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My birthday was this past week. Many people sent me wishes of a happy birthday, hoped that I had a good birthday, and things like that.

Well, the truth is, I didn't have a great birthday. Why? Well, for one, I worked all day, and had a business meeting that night. If you're not in a traditional Southern Baptist Church, you don't know why that's a problem. It's not that bad things happen, at least not all the time. It's just that a business meeting is either as exciting as straining peas, or is filled with people that claim to be Christian enough to handle the business of running a church, but can't speak civilly to each other or won't show up except to make trouble. Business meetings are like that lovely field you see the soldiers walking into in World War II movies. I was watching Band of Brothers on the History Channel, and could swear that field was a minefield in Saving Private Ryan. But it wasn't. Field really looked the same, though...that's a business meeting, it's like that open field. Often times you just walk right through, and if you're blissfully ignorant, you enjoy the walk. But, after you have seen someone discover a minefield, to the detriment of themselves and others, you dread the open field. And knowing that, even if this one's clear, there is another one just a month away...

The other thing is that, since we moved, and, well, since 75% of our friends moved in the last 3 years, we don't have people that we're really close to, people that we can celebrate things peacefully with. It's a slow process building new relationships, and harder in a small town, where everybody already has friends, thank you...So, while Ann and the girls did their best, I felt, somewhat acutely, the distance from friends like Aaron and Joanna, Jason and Charlene, Conor, Dawn, and a few others. I don't want the big 'party' atmosphere. The close, quiet chance to sit down, and spend time with people who really know me would have been nice. Of course, Conor and Dawn are at UPS in Memphis (4 hours), Jason and Charlene in Atlanta (probably 10 hours), Aaron and Joanna are in Honiara, Solomon Islands (which will be a bit of a swim), so those folks weren't available. Meanwhile, other friends from now and ages past are as close as the internet, and as far as the internet. It's nice, but it's not real communication. So, I felt strongly the burden that Ann gets, being the one person around here I really like to talk to. (so far. I do have some growing relationships with other ministers, but they've got their own issues.)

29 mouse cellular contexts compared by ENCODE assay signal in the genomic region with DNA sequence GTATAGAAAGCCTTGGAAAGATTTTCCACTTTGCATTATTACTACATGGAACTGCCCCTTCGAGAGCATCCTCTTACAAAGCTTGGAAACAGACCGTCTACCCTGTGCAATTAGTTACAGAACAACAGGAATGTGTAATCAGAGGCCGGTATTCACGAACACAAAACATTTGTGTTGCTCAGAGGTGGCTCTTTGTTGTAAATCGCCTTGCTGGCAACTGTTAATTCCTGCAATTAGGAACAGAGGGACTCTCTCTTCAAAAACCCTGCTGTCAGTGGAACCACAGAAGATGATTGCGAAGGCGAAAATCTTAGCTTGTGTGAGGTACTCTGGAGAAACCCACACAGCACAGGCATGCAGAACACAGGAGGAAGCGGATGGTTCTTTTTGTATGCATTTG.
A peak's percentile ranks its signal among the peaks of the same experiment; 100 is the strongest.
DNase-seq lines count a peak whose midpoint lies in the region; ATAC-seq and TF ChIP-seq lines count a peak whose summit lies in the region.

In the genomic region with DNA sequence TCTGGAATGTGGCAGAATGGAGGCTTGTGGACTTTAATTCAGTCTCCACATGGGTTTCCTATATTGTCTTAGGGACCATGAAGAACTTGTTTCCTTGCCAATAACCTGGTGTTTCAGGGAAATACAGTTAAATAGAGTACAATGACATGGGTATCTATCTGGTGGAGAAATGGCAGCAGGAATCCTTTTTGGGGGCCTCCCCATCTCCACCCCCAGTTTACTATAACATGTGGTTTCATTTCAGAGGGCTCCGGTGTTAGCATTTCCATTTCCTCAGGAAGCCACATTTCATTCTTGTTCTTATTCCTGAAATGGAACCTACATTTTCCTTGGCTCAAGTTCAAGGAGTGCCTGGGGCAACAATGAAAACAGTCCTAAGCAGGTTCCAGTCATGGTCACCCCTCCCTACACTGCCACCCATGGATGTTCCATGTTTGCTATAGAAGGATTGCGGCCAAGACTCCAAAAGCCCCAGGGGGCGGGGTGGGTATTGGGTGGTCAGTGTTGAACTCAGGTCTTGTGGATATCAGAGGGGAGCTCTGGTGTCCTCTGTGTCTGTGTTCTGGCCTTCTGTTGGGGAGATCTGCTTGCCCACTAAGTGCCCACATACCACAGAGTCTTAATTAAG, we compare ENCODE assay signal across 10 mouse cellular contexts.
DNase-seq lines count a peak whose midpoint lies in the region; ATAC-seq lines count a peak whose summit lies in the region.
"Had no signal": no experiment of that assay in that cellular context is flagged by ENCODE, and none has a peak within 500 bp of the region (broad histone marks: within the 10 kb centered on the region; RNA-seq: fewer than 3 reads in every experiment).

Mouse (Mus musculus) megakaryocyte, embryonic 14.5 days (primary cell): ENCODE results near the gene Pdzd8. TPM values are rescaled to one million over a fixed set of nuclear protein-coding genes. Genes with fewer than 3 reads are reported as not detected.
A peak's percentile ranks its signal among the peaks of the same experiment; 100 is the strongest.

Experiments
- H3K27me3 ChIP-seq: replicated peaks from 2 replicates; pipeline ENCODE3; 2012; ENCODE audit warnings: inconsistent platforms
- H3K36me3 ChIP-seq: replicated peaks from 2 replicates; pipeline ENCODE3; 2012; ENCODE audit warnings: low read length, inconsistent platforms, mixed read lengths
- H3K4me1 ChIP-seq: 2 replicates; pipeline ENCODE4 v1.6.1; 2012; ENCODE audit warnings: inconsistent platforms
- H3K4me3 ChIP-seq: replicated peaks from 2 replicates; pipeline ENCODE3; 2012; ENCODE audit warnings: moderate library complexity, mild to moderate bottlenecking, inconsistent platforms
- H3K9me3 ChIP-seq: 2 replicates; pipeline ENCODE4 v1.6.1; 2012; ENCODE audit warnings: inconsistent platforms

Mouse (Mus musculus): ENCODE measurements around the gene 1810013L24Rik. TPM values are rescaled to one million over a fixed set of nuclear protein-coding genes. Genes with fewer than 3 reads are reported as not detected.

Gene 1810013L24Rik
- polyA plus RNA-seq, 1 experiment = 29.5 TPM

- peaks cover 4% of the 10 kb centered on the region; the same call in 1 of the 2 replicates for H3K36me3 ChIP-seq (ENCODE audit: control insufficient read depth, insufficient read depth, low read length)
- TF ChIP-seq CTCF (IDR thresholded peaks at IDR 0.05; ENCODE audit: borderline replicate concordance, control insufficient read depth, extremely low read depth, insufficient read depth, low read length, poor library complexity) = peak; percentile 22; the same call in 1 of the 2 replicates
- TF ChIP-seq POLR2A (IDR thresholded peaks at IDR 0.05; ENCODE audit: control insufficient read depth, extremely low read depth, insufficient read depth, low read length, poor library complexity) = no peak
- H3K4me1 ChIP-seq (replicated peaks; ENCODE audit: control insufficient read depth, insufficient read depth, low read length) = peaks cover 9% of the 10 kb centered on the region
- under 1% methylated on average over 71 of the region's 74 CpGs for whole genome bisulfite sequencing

The last thing that was difficult is the lack of change for me. Lack of change? Last year, Doug, you were working at UPS in Memphis, pastoring in Joiner, Arkansas, and living in a house you owned. This year, you live in Monticello, Arkansas, pastor in Monticello, Arkansas, and rent a house someone else owns while you rent out the house you own, in hopes that someone will buy your house so you can buy one! If that's not change, what is? The change is efforts toward life goals. Another year finds me still not making progress on my Master's degree, still in debt from previous attempts, still struggling to take care of the family because of the lingering debts from trying to follow my dreams. I'm still very far from where I should grow spiritually, and very far grown from where I should be physically. Last year I was blessed to buy new suits, that now I almost can't wear, my knees hurt, my asthma kicks up, all because there's more Doug than ever before. So, on the introspective side, the day wasn't a real winner. Add to that the only one I can blame for those things is me, and frustration blends over with guilt.

So, my hope and plan, my actions are going to try and make a difference on some of those things this year. I can't really attack the education without getting rid of the debt, but we're making progress. The end of one round of student loans is in sight, the end of car payments, in sight. When that happens, out-go and income should actually match up! If insurance hadn't gone up, we'd actually make progress. We're prayerfully optimistic that our renters will be able to get a mortgage and buy the house (hey, banks make money off interest, eventually they've got to get back to lending so they can make a profit. ), when they do, whatever equity exists will help us deal with a little more debt.

And, someday, the $250 worth of UPS stock I bought when I worked there, that's now worth $180, will be past its hold time, and I can sell it. If anybody wants it....


  1. Sounds about like my birthday - only add a flat tire. Love ya, little brother!


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